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Section 6

Processors with multiprogramming ability

The processors in this section have features which allow multiple programs to exist in the primary memory at the same time. The programs can be executed alternately by a single processor without having to wait for new programs to be input. The cost is only that of changing the processor state, which involves only a few instructions at most (and only one instruction on some systems, such as the CDC 6600). Since programs are subject to numerous unpredictable delays within a single run for inter change with the external environment (either via Ms or T), substantial increases in Pc utilization can be achieved by multiprogramming. If more than a single processor has access to Mp, the system is called a multiprocessor system.

Time-shared computers are generally multiprogrammed. Alternatively, time-shared systems can be implemented by swapping programs, one at a time, into primary memory for interpretation. The Berkeley Time-Sharing System (Chap. 24) uses both multiprogramming and program swapping. The Burroughs B 5000 (Chap. 22) is an early computer to have multiprogram capability. The idea of multiprogramming is so fundamental that it should be among the first concepts to be understood by the student of computing systems. A very nice review of memory mapping and storage allocation is presented in the paper Dynamic Storage Allocation Systems [Randell and Kuehner, 1968].


The Atlas is one of the most important machines described in this book. The prototype was originally designed and constructed at Manchester University. The Atlas 1 and Atlas 2 were produced by Ferranti Corp. (prior to becoming part of I.C.T.1). Atlas 1 is the most interesting; it incorporates most of the features of the Atlas prototype. The Lincoln Laboratory TX-2 [Clark, 1957] influenced some Atlas features: multiple index registers and interrupt processing of input/output devices. Atlas' detailed internal structure is described in a paper [Sumner et al., 1962].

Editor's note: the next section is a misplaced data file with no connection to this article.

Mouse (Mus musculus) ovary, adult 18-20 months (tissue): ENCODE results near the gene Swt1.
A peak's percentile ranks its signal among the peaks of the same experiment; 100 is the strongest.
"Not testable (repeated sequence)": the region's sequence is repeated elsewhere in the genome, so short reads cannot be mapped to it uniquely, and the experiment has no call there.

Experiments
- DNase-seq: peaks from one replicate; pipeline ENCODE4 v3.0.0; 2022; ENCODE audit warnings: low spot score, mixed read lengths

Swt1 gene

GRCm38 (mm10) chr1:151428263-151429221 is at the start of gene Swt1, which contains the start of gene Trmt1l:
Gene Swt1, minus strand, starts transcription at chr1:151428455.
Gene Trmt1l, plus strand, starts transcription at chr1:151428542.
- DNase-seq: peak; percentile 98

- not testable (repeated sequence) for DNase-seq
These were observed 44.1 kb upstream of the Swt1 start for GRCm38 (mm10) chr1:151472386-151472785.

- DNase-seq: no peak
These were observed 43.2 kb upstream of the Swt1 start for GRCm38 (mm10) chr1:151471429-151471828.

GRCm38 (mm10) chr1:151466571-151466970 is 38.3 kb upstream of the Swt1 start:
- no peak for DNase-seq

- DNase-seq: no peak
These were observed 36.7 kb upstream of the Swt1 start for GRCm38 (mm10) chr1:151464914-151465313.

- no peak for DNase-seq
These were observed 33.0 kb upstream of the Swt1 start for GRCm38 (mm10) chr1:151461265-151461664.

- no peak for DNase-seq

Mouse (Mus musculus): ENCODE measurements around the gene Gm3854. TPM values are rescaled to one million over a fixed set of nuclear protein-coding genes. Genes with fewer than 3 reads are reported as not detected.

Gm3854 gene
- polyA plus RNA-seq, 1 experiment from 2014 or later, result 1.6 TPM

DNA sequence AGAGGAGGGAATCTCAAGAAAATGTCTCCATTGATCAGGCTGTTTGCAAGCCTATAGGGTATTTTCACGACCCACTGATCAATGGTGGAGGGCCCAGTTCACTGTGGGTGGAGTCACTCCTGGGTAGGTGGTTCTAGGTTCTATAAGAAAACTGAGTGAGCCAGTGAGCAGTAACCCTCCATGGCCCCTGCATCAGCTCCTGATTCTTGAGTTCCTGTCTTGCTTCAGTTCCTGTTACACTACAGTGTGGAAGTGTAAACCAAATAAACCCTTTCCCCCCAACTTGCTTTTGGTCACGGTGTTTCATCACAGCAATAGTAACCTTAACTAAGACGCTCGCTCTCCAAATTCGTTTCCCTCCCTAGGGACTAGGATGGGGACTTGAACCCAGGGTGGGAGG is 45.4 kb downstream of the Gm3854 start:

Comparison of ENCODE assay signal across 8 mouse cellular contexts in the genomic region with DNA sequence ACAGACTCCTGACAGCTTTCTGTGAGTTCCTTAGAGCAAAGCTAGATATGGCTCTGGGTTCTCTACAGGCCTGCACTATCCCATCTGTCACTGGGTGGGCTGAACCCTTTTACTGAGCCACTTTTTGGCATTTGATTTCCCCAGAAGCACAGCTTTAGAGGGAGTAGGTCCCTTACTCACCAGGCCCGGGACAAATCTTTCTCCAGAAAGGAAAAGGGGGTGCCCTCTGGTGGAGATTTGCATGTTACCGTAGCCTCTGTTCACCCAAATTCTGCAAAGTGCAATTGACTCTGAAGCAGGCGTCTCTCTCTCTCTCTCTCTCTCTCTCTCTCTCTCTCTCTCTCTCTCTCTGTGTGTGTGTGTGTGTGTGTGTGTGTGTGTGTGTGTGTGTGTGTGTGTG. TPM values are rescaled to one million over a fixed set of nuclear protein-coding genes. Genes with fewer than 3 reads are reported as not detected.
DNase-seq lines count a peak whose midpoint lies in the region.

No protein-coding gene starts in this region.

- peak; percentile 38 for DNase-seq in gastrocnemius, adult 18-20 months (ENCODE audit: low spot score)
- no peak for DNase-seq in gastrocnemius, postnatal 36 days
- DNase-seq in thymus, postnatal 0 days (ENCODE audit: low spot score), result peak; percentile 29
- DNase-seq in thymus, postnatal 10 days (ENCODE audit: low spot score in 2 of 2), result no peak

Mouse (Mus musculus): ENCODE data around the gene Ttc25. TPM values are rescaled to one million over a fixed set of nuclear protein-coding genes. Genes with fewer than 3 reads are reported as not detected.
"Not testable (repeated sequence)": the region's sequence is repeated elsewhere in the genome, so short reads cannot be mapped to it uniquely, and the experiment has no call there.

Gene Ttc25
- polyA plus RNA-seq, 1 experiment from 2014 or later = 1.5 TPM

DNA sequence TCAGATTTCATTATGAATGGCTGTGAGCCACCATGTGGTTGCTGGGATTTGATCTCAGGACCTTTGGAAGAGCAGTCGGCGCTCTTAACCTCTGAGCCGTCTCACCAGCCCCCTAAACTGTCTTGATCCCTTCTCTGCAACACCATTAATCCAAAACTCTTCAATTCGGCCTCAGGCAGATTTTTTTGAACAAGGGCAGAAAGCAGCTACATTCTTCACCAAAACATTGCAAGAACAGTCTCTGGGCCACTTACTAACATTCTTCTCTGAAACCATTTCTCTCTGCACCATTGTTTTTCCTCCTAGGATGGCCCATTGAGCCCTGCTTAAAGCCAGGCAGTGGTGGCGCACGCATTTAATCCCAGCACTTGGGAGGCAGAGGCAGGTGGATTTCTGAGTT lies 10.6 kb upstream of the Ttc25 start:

Two original features, one-level storage and extracodes, have been copied in many other machines. A one-level store is common to most new computers which are time-shared or multi-programmed; the scheme for memory paging in the SDS 940 is essentially that of Atlas.

The extracodes feature allows ordinary machine operation codes to be used to call subroutines. Commonly used complex instructions (such as sin, cos, and monitor calls) can be written in a common operating system accessible to all users. Initially these subroutines were stored in a read-only memory.

The ISP is straightforward and extremely nice. The extra- code idea appears in the SDS 900 series and was used in the SDS 940 system for defining common-user instructions. The IBM System/360 SVC (supervisor call) instruction is an adaptation of the extracode.

Atlas was about the earliest computer to be designed with a software operating system and the idea of user machine in mind. The operating system has been nicely described [Kilburn et al., 1961] and evaluated [Morris et al., 1967].

In a letter to the authors of this book, F. H. Sumner makes the following comments on Atlas.

The initial ideas and the preliminary research on the Atlas computer system started in the Department of Computer Science of the University of Manchester in 1956. The team, under the direction of Professor T. Kilburn, was later supplemented by several members of the CT. Computer Research Department, and the prototype machine was working in the department by the Autumn of 1961. The first production model became operational in January 1963.

The significant features of the system can be summarised as:

1 The provision of a virtual address field greater than the real address space.

2 The implementation of a "one-level" store using a mixture of core store and drum store.

3 The interrupt system and the method of peripheral control.

4 The realisation at the design stage that there would be a complex operating system and the provision in the hardware of specific features to assist such an operating system.

1International computers and Tabulators, U. K.


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